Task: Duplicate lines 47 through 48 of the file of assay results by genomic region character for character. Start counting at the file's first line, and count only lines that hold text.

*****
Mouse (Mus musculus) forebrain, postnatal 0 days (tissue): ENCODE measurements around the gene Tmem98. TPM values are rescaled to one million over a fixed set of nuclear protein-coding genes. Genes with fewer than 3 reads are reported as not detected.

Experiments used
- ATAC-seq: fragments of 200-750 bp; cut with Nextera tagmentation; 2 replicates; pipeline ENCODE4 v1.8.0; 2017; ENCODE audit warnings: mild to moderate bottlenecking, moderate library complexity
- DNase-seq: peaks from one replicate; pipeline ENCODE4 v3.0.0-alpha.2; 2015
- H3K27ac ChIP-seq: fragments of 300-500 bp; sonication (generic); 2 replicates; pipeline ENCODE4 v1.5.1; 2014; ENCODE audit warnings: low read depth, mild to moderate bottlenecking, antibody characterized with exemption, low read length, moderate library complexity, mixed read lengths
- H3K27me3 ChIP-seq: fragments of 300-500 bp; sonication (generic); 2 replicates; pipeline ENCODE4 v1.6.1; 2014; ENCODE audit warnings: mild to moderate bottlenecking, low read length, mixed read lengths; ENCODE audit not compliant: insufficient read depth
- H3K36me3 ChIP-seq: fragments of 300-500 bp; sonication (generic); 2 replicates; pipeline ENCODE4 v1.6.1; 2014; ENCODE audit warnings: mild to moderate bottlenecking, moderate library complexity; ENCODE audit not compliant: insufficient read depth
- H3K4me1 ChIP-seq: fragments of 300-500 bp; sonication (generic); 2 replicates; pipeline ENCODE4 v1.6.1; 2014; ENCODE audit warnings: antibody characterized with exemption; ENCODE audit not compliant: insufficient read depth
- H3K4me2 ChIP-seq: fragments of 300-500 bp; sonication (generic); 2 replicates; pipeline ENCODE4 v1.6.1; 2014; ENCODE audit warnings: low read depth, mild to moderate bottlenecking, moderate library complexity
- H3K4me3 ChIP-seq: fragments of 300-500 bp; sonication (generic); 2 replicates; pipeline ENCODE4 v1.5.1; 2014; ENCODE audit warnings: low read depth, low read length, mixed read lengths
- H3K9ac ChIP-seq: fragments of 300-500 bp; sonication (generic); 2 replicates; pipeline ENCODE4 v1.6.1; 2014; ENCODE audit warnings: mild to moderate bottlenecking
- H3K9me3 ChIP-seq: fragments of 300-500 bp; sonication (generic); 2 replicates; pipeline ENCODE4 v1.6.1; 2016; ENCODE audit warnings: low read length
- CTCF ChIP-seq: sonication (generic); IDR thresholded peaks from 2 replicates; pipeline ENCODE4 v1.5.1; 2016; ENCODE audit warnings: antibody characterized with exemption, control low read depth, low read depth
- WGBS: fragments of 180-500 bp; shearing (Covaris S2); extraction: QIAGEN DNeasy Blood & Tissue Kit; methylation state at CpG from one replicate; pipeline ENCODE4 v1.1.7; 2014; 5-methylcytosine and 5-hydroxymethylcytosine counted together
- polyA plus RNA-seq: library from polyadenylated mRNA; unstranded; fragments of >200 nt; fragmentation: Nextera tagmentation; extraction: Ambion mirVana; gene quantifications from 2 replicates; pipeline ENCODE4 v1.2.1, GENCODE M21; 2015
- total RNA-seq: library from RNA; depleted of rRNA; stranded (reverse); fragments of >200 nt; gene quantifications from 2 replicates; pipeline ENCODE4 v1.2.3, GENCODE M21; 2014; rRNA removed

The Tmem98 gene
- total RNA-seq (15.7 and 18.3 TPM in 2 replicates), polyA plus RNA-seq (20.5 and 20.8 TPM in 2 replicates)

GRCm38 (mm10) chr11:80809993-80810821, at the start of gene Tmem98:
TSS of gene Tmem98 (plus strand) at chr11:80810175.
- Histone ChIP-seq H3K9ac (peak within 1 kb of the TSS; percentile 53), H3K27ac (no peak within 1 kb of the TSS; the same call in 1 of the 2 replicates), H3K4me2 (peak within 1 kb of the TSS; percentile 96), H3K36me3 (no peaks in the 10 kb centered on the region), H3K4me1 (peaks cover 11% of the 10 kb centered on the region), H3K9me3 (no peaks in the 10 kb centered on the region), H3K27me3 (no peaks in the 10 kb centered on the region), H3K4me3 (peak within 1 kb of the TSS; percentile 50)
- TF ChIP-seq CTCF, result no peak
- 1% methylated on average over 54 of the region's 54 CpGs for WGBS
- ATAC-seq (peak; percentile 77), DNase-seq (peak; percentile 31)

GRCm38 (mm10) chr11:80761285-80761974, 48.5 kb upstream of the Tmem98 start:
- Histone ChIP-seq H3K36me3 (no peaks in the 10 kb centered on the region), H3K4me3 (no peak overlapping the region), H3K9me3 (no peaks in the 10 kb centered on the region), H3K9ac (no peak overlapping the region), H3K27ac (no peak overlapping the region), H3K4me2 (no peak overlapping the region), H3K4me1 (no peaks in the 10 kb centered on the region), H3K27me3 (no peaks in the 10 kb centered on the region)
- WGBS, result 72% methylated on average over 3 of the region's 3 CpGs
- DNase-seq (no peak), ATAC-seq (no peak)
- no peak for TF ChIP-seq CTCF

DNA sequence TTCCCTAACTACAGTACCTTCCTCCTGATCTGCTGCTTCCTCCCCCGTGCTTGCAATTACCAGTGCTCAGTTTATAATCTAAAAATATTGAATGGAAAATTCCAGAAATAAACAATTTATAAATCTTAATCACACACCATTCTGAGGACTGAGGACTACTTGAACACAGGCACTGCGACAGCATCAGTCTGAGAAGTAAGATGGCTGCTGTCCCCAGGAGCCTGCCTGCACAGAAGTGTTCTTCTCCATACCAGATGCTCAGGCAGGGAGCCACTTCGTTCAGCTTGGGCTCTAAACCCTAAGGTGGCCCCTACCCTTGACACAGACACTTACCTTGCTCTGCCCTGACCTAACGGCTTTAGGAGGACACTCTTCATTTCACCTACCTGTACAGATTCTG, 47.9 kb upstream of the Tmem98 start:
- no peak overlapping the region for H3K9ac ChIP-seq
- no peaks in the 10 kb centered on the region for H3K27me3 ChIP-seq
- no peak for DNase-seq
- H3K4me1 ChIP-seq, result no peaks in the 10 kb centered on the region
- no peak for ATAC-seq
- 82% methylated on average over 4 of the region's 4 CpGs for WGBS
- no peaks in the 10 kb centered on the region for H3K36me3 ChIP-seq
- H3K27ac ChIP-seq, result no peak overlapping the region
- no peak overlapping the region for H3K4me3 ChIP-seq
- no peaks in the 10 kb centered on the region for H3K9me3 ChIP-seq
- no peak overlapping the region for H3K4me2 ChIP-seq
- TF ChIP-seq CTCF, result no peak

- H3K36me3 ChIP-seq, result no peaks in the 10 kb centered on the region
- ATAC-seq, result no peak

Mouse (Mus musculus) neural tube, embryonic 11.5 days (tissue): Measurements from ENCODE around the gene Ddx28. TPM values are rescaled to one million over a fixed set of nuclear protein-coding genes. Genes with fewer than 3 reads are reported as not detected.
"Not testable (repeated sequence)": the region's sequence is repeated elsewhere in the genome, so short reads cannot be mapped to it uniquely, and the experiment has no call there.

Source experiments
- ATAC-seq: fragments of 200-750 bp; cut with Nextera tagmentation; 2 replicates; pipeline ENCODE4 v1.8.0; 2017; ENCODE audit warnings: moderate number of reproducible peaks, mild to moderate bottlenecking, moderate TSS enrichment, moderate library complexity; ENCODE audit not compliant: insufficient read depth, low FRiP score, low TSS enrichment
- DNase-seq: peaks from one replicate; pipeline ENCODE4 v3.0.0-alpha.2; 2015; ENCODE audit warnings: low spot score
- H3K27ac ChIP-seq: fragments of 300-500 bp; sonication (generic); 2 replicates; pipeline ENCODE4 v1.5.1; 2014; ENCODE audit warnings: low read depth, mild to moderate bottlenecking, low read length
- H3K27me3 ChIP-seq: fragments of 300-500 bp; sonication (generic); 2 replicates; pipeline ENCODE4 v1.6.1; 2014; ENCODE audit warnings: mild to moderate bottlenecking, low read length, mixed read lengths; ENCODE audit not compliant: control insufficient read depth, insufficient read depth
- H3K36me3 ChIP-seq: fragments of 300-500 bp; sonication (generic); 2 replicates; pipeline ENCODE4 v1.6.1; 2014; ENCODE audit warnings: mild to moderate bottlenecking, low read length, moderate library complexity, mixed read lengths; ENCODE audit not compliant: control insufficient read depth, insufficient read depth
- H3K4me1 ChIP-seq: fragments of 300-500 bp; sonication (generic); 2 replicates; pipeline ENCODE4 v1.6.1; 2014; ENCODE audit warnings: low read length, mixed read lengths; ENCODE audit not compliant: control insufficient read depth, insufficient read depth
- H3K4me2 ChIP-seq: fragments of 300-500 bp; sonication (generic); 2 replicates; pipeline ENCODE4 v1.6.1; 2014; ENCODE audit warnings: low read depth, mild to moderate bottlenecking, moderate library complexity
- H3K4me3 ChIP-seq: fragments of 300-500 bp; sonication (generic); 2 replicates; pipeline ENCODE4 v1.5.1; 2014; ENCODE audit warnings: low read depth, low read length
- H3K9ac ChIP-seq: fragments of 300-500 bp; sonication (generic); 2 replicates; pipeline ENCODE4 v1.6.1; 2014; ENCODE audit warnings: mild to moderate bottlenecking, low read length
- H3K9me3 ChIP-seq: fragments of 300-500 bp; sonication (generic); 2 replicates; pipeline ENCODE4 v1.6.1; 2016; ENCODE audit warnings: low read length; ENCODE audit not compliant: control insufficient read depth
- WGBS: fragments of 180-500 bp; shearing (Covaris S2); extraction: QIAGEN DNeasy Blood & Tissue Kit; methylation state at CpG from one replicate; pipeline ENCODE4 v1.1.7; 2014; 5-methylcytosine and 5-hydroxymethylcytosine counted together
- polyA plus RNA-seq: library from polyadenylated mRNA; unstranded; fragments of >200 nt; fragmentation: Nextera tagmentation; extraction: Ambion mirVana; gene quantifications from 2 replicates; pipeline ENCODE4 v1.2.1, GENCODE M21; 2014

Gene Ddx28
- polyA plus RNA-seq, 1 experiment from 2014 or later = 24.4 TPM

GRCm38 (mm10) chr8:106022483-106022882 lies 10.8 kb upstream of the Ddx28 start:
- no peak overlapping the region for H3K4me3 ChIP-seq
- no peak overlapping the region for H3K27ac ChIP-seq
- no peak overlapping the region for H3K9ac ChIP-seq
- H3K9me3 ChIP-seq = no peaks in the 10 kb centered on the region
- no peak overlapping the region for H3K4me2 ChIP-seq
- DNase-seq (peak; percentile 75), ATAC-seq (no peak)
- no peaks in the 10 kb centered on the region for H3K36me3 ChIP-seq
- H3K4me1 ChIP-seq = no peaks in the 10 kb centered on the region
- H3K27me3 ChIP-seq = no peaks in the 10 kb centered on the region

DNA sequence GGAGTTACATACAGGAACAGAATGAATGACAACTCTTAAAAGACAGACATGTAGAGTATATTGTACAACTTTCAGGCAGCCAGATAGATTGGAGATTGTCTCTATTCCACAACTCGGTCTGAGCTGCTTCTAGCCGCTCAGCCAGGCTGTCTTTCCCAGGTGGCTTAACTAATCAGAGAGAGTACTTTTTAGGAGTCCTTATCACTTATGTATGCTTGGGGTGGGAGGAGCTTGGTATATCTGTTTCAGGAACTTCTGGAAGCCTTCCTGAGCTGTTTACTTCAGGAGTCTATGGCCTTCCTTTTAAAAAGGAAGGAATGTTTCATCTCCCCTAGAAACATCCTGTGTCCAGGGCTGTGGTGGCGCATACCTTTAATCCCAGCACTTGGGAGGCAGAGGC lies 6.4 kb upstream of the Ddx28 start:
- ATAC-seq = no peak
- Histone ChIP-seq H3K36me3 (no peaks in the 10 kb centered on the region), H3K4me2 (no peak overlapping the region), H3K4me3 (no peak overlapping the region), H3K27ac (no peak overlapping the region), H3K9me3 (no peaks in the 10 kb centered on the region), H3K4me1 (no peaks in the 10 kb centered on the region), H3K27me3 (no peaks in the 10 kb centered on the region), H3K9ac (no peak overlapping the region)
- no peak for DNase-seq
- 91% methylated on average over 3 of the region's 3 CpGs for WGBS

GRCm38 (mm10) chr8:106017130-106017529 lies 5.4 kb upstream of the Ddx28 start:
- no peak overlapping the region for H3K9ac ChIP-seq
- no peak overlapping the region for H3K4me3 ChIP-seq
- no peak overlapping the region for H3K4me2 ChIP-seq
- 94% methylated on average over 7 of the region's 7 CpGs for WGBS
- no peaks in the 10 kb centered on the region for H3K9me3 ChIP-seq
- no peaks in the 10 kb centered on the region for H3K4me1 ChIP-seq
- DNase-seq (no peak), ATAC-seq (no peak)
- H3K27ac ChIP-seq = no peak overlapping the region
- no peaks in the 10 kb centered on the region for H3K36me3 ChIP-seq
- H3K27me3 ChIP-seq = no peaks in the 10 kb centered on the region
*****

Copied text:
Source experiments
- ATAC-seq: fragments of 200-750 bp; cut with Nextera tagmentation; 2 replicates; pipeline ENCODE4 v1.8.0; 2017; ENCODE audit warnings: moderate number of reproducible peaks, mild to moderate bottlenecking, moderate TSS enrichment, moderate library complexity; ENCODE audit not compliant: insufficient read depth, low FRiP score, low TSS enrichment